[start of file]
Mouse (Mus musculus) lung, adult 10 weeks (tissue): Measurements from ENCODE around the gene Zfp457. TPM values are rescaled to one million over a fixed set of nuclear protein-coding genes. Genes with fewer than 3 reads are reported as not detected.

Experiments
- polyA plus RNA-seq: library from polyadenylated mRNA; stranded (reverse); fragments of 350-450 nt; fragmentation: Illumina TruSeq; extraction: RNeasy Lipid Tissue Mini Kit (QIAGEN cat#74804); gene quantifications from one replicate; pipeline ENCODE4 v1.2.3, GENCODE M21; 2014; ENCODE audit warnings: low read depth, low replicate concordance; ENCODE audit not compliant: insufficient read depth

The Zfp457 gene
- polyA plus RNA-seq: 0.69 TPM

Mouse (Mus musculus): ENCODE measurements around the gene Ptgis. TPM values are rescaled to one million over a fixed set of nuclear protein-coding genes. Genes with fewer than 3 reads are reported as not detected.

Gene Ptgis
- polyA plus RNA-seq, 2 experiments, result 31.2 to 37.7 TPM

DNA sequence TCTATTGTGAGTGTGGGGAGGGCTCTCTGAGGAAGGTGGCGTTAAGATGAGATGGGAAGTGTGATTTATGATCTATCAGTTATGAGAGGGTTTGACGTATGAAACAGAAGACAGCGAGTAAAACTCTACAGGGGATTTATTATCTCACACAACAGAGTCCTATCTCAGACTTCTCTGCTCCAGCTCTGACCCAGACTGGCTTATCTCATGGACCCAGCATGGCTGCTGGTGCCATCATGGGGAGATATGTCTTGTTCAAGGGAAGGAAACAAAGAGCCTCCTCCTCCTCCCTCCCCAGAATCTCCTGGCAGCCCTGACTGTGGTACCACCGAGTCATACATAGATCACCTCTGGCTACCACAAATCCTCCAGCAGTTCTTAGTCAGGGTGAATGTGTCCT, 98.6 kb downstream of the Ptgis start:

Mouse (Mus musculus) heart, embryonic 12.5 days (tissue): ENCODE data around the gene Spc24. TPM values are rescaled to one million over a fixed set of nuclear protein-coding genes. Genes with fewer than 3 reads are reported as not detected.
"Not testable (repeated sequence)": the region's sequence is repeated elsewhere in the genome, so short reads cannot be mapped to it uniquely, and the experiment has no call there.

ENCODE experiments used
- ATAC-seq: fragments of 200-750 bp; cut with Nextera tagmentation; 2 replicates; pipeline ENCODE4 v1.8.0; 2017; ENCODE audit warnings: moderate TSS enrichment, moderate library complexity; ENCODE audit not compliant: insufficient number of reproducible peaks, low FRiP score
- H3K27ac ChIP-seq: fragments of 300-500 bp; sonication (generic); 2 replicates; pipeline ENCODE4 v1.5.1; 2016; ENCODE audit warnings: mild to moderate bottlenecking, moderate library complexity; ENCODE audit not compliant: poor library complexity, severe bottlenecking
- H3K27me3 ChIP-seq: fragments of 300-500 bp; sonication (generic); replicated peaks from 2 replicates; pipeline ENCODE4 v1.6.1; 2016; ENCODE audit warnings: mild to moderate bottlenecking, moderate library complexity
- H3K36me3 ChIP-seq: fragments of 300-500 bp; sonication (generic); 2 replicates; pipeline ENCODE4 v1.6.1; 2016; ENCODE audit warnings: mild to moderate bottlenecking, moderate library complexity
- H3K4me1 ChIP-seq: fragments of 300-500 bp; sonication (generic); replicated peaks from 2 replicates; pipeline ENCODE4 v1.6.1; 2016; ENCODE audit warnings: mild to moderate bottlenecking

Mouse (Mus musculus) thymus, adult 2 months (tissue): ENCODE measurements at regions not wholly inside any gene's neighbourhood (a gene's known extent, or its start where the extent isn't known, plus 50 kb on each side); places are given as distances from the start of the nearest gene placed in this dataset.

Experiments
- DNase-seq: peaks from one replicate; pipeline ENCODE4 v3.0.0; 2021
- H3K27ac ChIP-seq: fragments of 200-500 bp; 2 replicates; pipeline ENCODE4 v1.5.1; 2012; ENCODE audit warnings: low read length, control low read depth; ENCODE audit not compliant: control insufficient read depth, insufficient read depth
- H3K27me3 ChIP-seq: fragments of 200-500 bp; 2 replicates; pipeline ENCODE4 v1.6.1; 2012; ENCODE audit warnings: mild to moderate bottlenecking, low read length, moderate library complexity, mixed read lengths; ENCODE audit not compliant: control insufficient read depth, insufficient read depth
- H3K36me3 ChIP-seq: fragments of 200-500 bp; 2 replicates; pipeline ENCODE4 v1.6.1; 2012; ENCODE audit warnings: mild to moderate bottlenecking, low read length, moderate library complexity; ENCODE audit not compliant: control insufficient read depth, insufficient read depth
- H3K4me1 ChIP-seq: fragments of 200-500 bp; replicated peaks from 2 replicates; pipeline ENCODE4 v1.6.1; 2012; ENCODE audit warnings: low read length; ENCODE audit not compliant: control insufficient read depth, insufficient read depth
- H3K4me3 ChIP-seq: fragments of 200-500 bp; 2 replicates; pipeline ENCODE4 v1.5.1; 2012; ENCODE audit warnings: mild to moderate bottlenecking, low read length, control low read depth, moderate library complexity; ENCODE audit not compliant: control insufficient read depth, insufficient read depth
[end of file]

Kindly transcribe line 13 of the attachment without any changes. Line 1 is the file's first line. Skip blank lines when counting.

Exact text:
- ATAC-seq: fragments of 200-750 bp; cut with Nextera tagmentation; 2 replicates; pipeline ENCODE4 v1.8.0; 2017; ENCODE audit warnings: moderate TSS enrichment, moderate library complexity; ENCODE audit not compliant: insufficient number of reproducible peaks, low FRiP score